10 Eugen Weber, Varieties of Fascism, pp. 138-42; 'Nationalism, Socialism and National-Socialism in France', loc. cit.; Paul Serant, Le Romantismefasciste, pp. 10, 3I; William R. Tucker, 'Politics and Aesthetics: the Fascism of Robert Brasillach', The Western Political Quarterly, December I962; Jean Turlais, 'Introduction a l'histoire de la litterature "fasciste" ', Les Cahiersfranfais; May I943, quoted in S6rant, op. cit., p. II.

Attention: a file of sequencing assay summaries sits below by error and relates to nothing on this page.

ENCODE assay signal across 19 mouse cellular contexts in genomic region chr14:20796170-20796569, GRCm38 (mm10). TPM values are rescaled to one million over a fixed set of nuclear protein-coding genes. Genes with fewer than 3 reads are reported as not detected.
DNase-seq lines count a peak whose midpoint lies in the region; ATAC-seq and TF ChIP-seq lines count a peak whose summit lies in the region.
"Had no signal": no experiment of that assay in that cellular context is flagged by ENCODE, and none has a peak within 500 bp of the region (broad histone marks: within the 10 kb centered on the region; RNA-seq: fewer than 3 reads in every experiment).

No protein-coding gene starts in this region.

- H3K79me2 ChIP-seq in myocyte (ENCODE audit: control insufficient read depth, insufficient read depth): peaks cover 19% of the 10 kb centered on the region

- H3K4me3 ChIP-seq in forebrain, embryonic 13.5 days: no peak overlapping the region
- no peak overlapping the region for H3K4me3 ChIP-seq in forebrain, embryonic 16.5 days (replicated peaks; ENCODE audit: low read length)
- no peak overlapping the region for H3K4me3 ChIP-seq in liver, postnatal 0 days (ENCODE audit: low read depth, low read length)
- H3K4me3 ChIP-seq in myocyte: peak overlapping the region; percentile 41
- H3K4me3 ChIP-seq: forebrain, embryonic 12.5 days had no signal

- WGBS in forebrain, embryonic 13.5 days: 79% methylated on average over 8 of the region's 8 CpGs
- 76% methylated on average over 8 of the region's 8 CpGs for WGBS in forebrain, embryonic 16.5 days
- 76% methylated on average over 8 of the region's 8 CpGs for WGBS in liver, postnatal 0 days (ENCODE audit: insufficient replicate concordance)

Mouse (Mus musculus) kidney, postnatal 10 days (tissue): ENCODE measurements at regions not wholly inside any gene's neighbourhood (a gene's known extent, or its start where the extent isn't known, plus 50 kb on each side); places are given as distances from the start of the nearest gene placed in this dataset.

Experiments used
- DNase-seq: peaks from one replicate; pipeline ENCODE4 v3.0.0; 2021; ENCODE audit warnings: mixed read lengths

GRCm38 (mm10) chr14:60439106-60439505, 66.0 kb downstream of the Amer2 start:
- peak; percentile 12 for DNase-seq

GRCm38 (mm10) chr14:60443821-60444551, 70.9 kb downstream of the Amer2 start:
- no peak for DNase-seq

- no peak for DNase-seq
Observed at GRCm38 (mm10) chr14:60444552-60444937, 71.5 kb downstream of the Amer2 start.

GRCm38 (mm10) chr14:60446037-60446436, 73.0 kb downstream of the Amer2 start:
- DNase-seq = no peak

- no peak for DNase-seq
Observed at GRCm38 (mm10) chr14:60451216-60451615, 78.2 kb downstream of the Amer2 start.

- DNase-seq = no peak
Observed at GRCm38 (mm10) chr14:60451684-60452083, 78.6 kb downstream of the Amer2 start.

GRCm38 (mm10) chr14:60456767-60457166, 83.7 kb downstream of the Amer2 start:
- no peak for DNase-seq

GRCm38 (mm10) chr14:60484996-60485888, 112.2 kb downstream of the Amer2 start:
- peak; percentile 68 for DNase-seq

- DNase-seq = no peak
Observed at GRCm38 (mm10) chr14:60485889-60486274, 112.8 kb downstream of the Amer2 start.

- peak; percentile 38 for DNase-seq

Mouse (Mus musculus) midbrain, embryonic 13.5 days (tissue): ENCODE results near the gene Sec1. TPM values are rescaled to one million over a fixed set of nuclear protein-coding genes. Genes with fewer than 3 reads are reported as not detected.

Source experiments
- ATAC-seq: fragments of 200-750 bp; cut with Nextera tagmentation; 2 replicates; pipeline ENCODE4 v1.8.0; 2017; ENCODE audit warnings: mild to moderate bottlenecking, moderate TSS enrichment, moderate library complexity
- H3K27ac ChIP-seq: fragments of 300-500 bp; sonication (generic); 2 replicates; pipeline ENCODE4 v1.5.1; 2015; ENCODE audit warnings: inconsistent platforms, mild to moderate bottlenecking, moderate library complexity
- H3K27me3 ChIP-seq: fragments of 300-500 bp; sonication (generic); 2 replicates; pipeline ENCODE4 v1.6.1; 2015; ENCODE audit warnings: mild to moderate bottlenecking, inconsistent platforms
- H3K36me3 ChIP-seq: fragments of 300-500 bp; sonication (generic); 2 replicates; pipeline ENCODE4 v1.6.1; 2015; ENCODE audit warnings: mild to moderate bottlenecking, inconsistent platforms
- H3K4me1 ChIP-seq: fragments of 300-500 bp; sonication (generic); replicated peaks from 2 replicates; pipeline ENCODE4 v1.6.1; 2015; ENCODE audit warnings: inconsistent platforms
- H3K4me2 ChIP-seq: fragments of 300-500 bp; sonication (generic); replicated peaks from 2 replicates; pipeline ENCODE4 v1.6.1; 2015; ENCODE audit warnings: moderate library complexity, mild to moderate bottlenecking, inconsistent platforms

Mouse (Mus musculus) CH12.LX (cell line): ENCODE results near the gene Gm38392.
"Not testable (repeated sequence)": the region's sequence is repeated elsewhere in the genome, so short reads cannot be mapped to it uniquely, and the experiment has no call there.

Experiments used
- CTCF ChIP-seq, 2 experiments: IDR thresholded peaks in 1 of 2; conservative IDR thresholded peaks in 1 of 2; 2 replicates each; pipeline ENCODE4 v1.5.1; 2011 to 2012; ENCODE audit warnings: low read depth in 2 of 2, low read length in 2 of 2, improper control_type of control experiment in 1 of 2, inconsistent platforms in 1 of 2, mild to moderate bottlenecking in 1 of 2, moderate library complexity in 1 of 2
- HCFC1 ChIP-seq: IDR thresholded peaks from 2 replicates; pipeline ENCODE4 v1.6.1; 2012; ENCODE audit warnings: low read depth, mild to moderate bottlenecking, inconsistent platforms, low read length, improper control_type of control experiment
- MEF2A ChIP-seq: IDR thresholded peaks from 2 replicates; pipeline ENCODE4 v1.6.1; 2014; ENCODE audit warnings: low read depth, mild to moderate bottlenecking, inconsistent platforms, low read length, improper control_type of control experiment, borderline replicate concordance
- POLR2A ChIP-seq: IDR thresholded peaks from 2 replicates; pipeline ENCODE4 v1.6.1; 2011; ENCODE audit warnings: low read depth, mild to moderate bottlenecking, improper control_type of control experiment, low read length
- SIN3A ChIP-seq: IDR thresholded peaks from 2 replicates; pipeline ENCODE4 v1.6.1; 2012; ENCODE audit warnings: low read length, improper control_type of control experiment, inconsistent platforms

vision of the good society - which few ideologiesequate with the presentsociety,with presentobjectivereality- is hardlyunique to Frenchfascismand cannotbe dismissedas mere 'subjectivism' or 'aestheticism'. Finally, French fascism was certainlyas notable of for its glorification realismand pragmatism for its expressions as of 'romanticism'. Its belief that the strongtriumphoverthe weak and that might makes right, its scorn for ivory-towerintellectuals divorcedfrom concrete reality,its emphasisupon confrontingthe harsh'facts' of life, its equation of violence with virility, its contempt for 'Romantics'who refuseto dirty their hands in political action - were all fundamentalaspects of fascist 'realism'. As to whether French fascists, realistsor romantics,were seriously committed to a definite ideology or not, the evidence is mixed. Literaryintellectualslike Drieu and Brasillachdid often emphasizethe spirit of fascism more than its programmes,and even Doriot, on one occasionat least, admittedthat the doctrines of the PPF were 'insufficientand flabby'comparedto the energy and force of its members. (Indeed, this emphasisupon spirit instead of doctrinemade it that much easier for French fascismto